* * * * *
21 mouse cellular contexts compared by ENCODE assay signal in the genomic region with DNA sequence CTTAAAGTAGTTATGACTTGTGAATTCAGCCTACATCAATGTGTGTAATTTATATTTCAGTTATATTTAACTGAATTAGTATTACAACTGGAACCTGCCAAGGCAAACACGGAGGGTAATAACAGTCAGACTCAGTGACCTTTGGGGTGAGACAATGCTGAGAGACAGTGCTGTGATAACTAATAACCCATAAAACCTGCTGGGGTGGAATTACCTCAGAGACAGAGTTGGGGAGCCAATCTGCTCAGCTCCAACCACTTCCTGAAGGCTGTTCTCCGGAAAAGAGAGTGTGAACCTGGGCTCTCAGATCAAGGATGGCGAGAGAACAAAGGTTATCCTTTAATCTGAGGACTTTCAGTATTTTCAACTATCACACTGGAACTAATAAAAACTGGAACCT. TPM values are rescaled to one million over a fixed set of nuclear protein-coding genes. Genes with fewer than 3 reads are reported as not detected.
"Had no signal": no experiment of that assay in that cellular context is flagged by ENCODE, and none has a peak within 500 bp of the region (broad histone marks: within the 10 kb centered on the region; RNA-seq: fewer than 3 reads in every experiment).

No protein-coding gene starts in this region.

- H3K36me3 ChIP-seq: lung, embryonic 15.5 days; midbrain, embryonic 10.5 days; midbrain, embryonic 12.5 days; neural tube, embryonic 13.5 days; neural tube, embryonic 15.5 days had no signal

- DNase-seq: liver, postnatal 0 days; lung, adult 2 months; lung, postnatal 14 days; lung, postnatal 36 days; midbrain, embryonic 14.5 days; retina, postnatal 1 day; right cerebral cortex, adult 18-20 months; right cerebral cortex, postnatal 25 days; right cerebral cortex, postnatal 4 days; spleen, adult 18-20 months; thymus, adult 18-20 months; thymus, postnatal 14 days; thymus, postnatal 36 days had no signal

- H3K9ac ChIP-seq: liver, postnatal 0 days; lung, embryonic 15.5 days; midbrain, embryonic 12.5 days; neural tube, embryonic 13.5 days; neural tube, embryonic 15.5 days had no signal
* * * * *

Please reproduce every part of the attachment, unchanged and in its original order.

21 mouse cellular contexts compared by ENCODE assay signal in the genomic region with DNA sequence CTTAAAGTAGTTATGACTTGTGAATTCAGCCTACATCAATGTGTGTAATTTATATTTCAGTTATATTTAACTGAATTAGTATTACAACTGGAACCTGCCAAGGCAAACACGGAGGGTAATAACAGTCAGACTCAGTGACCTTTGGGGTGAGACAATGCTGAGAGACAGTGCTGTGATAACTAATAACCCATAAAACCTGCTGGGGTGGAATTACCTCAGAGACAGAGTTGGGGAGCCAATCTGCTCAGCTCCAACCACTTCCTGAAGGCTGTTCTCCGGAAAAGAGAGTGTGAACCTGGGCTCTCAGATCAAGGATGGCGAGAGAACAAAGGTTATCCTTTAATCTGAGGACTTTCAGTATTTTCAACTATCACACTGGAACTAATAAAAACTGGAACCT. TPM values are rescaled to one million over a fixed set of nuclear protein-coding genes. Genes with fewer than 3 reads are reported as not detected.
"Had no signal": no experiment of that assay in that cellular context is flagged by ENCODE, and none has a peak within 500 bp of the region (broad histone marks: within the 10 kb centered on the region; RNA-seq: fewer than 3 reads in every experiment).

No protein-coding gene starts in this region.

- H3K36me3 ChIP-seq: lung, embryonic 15.5 days; midbrain, embryonic 10.5 days; midbrain, embryonic 12.5 days; neural tube, embryonic 13.5 days; neural tube, embryonic 15.5 days had no signal

- DNase-seq: liver, postnatal 0 days; lung, adult 2 months; lung, postnatal 14 days; lung, postnatal 36 days; midbrain, embryonic 14.5 days; retina, postnatal 1 day; right cerebral cortex, adult 18-20 months; right cerebral cortex, postnatal 25 days; right cerebral cortex, postnatal 4 days; spleen, adult 18-20 months; thymus, adult 18-20 months; thymus, postnatal 14 days; thymus, postnatal 36 days had no signal

- H3K9ac ChIP-seq: liver, postnatal 0 days; lung, embryonic 15.5 days; midbrain, embryonic 12.5 days; neural tube, embryonic 13.5 days; neural tube, embryonic 15.5 days had no signal